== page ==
See bug #515521, comments #48, #49, #51 and #52
glibc is now forking a ptchown program under certain circumstances
qemu is leaking file descriptors to that process because we do not set O_CLOEXEC on all file descriptors
In bug #515521, looking at the selinux policy added, we're leaking a tap fds, the pidfile fd and image file fds
We should go through qemu code and make sure O_CLOEXEC gets set
Markus, Juan, Kevin, Justin - any of you fancy taking this?
Hm, I'm not sure I agree with what glibc is doing here. Basically they want to forbid non-O_CLOEXEC files for programs - and what if there are descriptors that we do want to pass to processes that we fork ourselves, just not to glibc's silently forked processes?
I think we can work around it in some places, but for example the Linux userspace emulator looks like something where we simply _can't_ add O_CLOEXEC without breaking things.
(In reply to comment #1)
> Hm, I'm not sure I agree with what glibc is doing here. Basically they want to
> forbid non-O_CLOEXEC files for programs - and what if there are descriptors
> that we do want to pass to processes that we fork ourselves, just not to
> glibc's silently forked processes?
Sounds reasonable to me. Moving back to glibc
Well if we know of one file descriptor that can not be closed, we can dontaudit the leak. from svirt_t to ptchown_t
You can reset the CLOEXEC flag for those cases when it should really matter.
The problem is simple: the default of all file descriptors from the first days of unix should have been to set CLOEXEC. Then is the very, very few places where this flag is needed it can be set. These places are trivially to find because the child won't have the descriptor and won't work.
Therefore, in code like qemu, the default should implicitly be changed to always set CLOEXEC (through a wrapper function to open etc or whatever).
Again, there are unlikely any places where this flag has to be unset and if there are, they are trivially to find.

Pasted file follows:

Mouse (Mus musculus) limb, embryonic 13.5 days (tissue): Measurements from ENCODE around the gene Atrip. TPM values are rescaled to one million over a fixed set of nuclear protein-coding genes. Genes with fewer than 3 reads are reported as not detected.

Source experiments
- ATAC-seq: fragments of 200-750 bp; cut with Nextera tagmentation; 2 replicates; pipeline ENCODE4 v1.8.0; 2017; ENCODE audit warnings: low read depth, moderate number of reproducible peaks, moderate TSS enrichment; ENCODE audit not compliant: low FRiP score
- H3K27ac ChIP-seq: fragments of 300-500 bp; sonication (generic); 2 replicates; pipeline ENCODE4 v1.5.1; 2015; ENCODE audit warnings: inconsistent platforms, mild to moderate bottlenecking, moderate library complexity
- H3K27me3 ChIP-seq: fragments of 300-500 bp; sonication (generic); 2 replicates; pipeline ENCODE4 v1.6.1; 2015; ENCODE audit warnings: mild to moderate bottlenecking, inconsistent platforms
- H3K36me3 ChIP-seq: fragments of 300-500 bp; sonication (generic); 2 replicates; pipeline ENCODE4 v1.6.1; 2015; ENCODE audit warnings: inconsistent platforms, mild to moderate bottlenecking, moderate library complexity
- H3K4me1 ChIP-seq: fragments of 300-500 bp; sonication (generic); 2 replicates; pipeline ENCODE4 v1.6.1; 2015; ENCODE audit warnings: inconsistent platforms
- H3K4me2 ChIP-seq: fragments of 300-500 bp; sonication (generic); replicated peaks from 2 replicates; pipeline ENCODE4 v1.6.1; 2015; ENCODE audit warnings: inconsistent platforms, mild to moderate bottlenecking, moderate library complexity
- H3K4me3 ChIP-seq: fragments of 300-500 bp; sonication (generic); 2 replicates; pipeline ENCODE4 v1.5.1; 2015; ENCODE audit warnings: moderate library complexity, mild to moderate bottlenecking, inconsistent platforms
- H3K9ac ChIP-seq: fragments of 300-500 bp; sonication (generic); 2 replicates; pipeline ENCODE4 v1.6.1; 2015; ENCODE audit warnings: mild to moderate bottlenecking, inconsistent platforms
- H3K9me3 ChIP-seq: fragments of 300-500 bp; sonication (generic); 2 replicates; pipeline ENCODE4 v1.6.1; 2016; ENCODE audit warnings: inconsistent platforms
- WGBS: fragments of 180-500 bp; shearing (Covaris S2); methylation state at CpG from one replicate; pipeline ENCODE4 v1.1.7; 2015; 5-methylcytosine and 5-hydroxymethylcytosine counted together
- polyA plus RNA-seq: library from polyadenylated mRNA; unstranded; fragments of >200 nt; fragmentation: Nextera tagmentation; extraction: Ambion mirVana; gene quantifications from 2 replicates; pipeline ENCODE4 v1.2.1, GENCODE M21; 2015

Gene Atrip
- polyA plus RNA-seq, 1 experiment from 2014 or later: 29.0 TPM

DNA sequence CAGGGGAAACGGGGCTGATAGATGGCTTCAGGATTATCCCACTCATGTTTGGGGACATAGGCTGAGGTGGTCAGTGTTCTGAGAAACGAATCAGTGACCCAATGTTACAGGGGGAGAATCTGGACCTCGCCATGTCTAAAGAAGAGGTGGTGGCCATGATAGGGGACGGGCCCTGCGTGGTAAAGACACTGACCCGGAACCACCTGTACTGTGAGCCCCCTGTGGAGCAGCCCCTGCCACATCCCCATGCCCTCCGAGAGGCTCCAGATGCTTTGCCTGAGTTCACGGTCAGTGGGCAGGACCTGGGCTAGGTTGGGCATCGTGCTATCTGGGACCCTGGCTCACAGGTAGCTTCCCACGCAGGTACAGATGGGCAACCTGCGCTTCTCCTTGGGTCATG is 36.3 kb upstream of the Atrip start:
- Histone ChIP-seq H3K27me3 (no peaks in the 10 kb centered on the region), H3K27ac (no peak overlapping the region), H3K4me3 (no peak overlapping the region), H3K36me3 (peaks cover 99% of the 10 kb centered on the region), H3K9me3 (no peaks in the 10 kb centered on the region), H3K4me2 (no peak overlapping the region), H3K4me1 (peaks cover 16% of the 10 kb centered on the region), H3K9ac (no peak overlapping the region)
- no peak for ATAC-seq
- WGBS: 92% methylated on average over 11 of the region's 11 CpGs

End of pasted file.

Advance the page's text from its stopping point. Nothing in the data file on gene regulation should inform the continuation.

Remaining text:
Regardless of what the default for CLOEXEC is or should be, and without disputing the thesis that many, perhaps most applications would be better off have all their file descriptors CLOEXEC at all times, it is entirely legitimate for an application to have CLOEXEC off on some of its file descriptors. By keeping it off, the application assumes responsibility for controlling its flow across exec() manually.
However, it can do so only for the exec()s it actually sees. If a library exec()s behind the application's back, then the library is responsible for controlling the flow of file descriptors across that exec(). The library cannot know which file descriptors are CLOEXEC, because that's an application decision (regardless of what the default for CLOEXEC is). Thus, the library must assume the application's file descriptors are not CLOEXEC, and close all of them.
If a library doesn't do that, how's the application supposed to keep a file descriptor open safely across one of its own exec()s? The only way I can see is this: somehow lock out the library to prevent it from execing behind the application's back, clear CLOEXEC, exec(). Doesn't look practical to me.
Once again, I'm all for applications CLOEXECing all the file descriptors they don't need to keep open across an exec(). I just want to know how to deal with the ones we do want to keep open, safely, and in presence of libraries that do their own exec()ing.
(In reply to comment #5)
> However, it can do so only for the exec()s it actually sees. If a library
> exec()s behind the application's back, then the library is responsible for
> controlling the flow of file descriptors across that exec().
Do you think it is at all likely that any reasonable code will call exec() somewhere in a library and expect the child to inherit some file descriptors without controlling them? I think this is highly unlikely at best and broken in all cases.